Crystal structure of MalK, the ATPase subunit of the trehalose/maltose ABC transporter of the archaeon Thermococcus litoralis.Diederichs, K., Diez, J., Greller, G., Muller, C., Breed, J., Schnell, C., Vonrhein, C., Boos, W., Welte, W.
(2000) EMBO J 19: 5951-5961
- PubMed: 11080142
- DOI: 10.1093/emboj/19.22.5951
- Structures With Same Primary Citation
- PubMed Abstract:
The members of the ABC transporter family transport a wide variety of molecules into or out of cells and cellular compartments. Apart from a translocation pore, each member possesses two similar nucleoside triphosphate-binding subunits or domains in ...
The members of the ABC transporter family transport a wide variety of molecules into or out of cells and cellular compartments. Apart from a translocation pore, each member possesses two similar nucleoside triphosphate-binding subunits or domains in order to couple the energy-providing reaction with transport. In the maltose transporter of several Gram-negative bacteria and the archaeon Thermo coccus litoralis, the nucleoside triphosphate-binding subunit contains a C-terminal regulatory domain. A dimer of the subunit is attached cytoplasmically to the translocation pore. Here we report the crystal structure of this dimer showing two bound pyrophosphate molecules at 1.9 A resolution. The dimer forms by association of the ATPase domains, with the two regulatory domains attached at opposite poles. Significant deviation from 2-fold symmetry is seen at the interface of the dimer and in the regions corresponding to those residues known to be in contact with the translocation pore. The structure and its relationship to function are discussed in the light of known mutations from the homologous Escherichia coli and Salmonella typhimurium proteins.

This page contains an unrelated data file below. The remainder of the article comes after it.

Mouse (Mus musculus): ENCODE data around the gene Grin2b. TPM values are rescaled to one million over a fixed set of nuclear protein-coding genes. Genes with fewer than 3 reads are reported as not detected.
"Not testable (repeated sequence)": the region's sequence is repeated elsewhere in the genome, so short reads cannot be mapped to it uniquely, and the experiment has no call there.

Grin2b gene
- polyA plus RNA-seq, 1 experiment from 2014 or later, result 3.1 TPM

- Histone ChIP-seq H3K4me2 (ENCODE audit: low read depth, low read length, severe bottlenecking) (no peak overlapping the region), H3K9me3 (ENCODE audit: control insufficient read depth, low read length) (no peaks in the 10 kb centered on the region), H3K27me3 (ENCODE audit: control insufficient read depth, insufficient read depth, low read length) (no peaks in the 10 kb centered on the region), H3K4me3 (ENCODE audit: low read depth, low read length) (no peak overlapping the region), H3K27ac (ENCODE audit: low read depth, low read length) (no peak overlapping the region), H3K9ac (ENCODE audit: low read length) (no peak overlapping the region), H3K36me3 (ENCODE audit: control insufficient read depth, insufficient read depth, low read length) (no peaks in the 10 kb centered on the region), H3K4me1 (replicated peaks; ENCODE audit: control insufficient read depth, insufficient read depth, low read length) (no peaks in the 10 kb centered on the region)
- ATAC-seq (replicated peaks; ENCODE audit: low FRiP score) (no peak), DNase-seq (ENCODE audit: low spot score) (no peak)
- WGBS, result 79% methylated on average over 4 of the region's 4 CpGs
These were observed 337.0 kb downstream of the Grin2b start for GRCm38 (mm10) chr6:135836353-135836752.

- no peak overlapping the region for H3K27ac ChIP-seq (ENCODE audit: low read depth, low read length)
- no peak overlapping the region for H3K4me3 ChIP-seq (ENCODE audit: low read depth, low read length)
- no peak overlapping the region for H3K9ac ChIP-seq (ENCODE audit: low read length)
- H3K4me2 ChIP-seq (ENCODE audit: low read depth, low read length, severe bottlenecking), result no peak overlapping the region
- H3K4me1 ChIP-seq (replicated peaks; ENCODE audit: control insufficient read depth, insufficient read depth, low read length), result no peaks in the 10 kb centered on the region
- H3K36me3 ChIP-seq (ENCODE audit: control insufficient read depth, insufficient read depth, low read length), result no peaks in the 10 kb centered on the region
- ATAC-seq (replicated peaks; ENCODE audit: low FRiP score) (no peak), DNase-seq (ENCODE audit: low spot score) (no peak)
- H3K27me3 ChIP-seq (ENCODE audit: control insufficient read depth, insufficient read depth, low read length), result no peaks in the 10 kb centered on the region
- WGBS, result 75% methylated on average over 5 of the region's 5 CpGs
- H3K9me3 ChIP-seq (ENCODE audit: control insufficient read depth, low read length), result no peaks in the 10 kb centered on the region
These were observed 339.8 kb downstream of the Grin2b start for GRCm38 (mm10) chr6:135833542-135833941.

Fachbereich Biologie, Universität Konstanz, M656, D-78457 Konstanz, Germany.